Many of the letters I got this year accused me of being a racist.
A Baltimore woman expressed this view succinctly: "You are a racist and all you write is racial against whites," she wrote me last week.
"I don't see how the Sun Papers allows this," the woman continued. "I wish they would get rid of you. You write hate and it should not be allowed."
In September, another woman wrote, "Mr. Hall continually preaches about racism. Unfortunately, while doing this he lets the world see that he himself is a racist.
"Not only is he a racist but he is the worst kind of all. While bringing so-called black oppression to the front lines he degrades and humiliates other races."
And, in February, "Shame on you," wrote some guy from Connecticut, "for abusing your position as a journalist to espouse racism and bigotry."
Now, I know I shouldn't let this type of thing bother me. My conscience is clear and that's supposed to be enough.
But it does bother me.
In fact, I take the charge very, very seriously.
I take the charge so seriously because it is an ugly accusation yet an awful lot of people have leveled it at me not only in letters but on radio talk shows and in private conversations.
"I travel a lot so I don't get to read your column regularly," said a guy I play basketball with. "But people who read it tell me you're a racist."
"So, are you?"
I'm supposed to be a communicator, right? And implicit in any attempt at communication is the possibility of being misunderstood.
So I accept that as part of the job.
But call me a racist, a hate-monger, an espouser of bigotry and a degrader of other races and I'm struck dumb with horror.
So here's what I did during the holiday season. I took out my columns for 1990. I read them carefully. I read them again. I searched for the why behind the ugly charge of racism.
This is what I found.
In 1990, I wrote about race more often than in any other year since I became a columnist. When I did, I took sides. And when I took sides, I incensed many readers.
In January, I wrote about the now infamous case of Charles Stuart, who had told Boston police that his wife had been murdered by a black man wearing a black jogging suit and who spoke in, of all things, a raspy voice.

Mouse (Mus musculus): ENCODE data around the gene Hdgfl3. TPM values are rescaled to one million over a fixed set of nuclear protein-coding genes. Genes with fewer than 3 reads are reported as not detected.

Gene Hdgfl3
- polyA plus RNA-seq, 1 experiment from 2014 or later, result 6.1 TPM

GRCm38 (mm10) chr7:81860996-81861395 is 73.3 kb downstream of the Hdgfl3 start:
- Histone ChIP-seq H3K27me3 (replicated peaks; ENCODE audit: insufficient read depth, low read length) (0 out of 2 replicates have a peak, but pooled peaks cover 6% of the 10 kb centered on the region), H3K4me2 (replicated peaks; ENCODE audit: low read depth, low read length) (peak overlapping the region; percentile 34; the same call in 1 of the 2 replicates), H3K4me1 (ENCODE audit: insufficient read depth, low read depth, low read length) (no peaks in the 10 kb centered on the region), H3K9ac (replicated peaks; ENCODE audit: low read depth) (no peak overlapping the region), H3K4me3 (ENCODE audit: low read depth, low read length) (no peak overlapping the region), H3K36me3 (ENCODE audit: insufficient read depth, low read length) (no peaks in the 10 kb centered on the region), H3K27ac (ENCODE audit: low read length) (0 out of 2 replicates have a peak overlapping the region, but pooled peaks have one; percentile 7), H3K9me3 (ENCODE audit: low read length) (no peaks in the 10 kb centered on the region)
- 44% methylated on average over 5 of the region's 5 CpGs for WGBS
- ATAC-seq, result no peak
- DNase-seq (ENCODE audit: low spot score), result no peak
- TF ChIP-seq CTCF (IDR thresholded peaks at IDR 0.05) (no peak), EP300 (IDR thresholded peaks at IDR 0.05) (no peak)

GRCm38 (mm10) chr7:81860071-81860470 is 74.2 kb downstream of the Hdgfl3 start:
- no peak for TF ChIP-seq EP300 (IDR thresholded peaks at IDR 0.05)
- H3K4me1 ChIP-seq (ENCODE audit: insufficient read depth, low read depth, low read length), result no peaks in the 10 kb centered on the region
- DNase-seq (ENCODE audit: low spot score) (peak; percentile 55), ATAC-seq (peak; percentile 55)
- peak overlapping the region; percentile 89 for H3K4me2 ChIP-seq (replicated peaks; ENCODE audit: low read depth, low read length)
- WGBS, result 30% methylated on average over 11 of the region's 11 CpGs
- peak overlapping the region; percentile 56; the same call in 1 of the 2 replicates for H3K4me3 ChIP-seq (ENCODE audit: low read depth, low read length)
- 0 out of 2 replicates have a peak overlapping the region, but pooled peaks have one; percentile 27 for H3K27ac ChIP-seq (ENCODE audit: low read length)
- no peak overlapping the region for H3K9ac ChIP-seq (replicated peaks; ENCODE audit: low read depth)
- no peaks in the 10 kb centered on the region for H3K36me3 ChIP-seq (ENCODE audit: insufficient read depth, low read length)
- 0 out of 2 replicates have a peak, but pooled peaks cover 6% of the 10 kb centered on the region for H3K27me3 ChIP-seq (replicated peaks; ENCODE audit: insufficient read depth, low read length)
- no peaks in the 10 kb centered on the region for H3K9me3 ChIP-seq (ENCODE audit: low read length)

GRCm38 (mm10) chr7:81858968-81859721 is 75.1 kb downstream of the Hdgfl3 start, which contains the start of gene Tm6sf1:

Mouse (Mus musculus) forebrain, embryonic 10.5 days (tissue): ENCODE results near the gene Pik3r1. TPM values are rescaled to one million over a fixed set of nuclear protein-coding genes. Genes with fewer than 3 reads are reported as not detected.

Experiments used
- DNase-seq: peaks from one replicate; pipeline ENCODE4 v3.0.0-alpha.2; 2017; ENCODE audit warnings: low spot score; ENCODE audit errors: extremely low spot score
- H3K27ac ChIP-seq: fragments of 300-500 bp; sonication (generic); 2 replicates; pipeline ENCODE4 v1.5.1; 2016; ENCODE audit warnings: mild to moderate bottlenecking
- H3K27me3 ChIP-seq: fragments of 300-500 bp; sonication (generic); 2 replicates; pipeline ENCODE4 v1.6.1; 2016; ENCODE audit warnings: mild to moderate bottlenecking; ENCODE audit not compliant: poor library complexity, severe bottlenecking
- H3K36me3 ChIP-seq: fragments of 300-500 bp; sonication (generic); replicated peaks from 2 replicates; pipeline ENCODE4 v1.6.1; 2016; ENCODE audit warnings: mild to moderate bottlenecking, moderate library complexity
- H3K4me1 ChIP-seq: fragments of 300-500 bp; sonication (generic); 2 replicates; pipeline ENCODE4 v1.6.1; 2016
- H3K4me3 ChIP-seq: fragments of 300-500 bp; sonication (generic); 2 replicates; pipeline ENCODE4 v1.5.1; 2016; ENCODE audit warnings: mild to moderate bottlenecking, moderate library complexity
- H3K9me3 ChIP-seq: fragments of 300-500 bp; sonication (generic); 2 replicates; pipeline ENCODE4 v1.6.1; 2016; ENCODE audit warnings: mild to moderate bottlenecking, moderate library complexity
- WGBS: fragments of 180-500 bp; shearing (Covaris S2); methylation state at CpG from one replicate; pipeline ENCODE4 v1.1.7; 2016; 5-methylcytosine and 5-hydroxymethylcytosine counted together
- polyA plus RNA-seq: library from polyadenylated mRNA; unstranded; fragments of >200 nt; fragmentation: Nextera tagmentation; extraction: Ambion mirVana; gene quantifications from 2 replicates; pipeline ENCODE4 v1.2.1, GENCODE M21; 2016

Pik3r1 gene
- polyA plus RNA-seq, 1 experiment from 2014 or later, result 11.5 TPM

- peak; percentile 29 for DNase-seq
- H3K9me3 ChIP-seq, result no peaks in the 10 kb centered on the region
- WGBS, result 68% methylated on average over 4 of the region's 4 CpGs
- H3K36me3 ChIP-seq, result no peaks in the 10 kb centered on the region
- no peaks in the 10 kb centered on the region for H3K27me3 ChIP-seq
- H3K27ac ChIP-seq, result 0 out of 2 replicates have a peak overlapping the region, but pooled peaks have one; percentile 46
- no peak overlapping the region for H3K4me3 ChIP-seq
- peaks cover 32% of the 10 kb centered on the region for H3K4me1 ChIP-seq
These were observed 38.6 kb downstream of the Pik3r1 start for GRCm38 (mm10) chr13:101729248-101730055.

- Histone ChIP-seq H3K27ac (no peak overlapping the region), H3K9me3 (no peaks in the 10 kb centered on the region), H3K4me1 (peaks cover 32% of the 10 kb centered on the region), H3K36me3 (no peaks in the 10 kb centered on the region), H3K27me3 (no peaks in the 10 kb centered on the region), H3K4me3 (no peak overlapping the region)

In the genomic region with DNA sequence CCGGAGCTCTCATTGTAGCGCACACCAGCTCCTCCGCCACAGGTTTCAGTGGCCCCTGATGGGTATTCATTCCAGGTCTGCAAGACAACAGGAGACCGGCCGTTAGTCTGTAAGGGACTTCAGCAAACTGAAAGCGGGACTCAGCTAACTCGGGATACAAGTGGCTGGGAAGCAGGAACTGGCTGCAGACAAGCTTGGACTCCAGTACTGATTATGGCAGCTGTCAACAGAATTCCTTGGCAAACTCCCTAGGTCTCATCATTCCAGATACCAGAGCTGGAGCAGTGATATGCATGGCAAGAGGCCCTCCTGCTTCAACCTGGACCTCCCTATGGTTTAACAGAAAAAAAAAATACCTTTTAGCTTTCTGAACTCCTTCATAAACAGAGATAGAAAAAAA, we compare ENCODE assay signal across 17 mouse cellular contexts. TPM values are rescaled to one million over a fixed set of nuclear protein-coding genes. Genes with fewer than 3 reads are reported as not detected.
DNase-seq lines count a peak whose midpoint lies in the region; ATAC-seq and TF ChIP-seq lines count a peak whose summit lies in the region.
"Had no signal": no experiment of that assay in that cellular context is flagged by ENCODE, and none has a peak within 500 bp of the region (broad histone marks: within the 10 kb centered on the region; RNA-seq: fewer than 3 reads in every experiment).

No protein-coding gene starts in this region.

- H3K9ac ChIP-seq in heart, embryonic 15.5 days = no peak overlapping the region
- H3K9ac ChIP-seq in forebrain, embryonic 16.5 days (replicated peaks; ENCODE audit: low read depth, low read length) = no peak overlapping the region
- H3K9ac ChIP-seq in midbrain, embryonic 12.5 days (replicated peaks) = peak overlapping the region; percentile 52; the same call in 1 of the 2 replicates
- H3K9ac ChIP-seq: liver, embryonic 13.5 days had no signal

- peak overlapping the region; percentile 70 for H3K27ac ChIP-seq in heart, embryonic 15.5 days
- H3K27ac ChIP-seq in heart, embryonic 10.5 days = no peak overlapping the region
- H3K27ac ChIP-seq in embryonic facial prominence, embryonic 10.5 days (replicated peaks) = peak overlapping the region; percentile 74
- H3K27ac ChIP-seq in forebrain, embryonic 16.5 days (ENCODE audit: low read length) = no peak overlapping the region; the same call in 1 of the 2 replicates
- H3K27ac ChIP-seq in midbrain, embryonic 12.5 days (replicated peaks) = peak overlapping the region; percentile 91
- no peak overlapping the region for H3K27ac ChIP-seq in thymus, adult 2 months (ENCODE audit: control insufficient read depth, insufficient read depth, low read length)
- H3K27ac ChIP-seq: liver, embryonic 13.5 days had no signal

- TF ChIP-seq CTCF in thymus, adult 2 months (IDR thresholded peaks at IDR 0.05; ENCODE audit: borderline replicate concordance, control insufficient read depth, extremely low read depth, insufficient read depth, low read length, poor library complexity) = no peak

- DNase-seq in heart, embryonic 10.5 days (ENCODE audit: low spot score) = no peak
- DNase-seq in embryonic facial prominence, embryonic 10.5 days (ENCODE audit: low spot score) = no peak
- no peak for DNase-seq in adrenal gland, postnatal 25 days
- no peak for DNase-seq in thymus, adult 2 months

I blasted syndicated columnist Jimmy Breslin for a bigoted tirade directed at an Asian-American colleague at New York Newsday, and I blasted Japanese officials for their continued bigoted remarks about black Americans. Then I blasted some blacks here for their bigotry against Korean-Americans.
Throughout the spring, I wrote about the persecution of Washington Mayor Marion Barry. And throughout the fall, I attacked President Bush's less-than-honest rationale for opposing the Civil Rights Act of 1990, legislation which he eventually vetoed on those same less-than-honest grounds.
On several occasions this year, people stepped forward claiming to be victims of discrimination and I let my column be a vehicle for their complaints.
Finally, last month, I wrote a sympathetic piece about a young black man awaiting parole after he killed two white police officers 12 years ago.
I found a common thread in each of these cases that somehow gets lost in the immediate, black-versus-white-versus-whatever furor.
In each case, the supposed victims simply wanted to be treated as all others are treated, whether the victims were the black community in Boston complaining about an over-zealous response by police, a black worker shut off from the fast track, or a Korean-American grocer just trying to make a living.
In each of the disputes, a member of a minority group was simply seeking the rights commonly afforded everyone else.
They didn't like raising race as an issue, although many whites apparently think minorities fall back on race as a crutch, an easy out. Most minorities want to rise or fall on their individual merits.
And I'm like everybody else. I don't like raising the issue, either. But my job is to report what I see, whether it makes people angry or not.
In 1990, events compelled me to write about race more than I ever have before.
I hope, I hope, I hope . . . that events in 1991 are such that I never have to raise the issue again.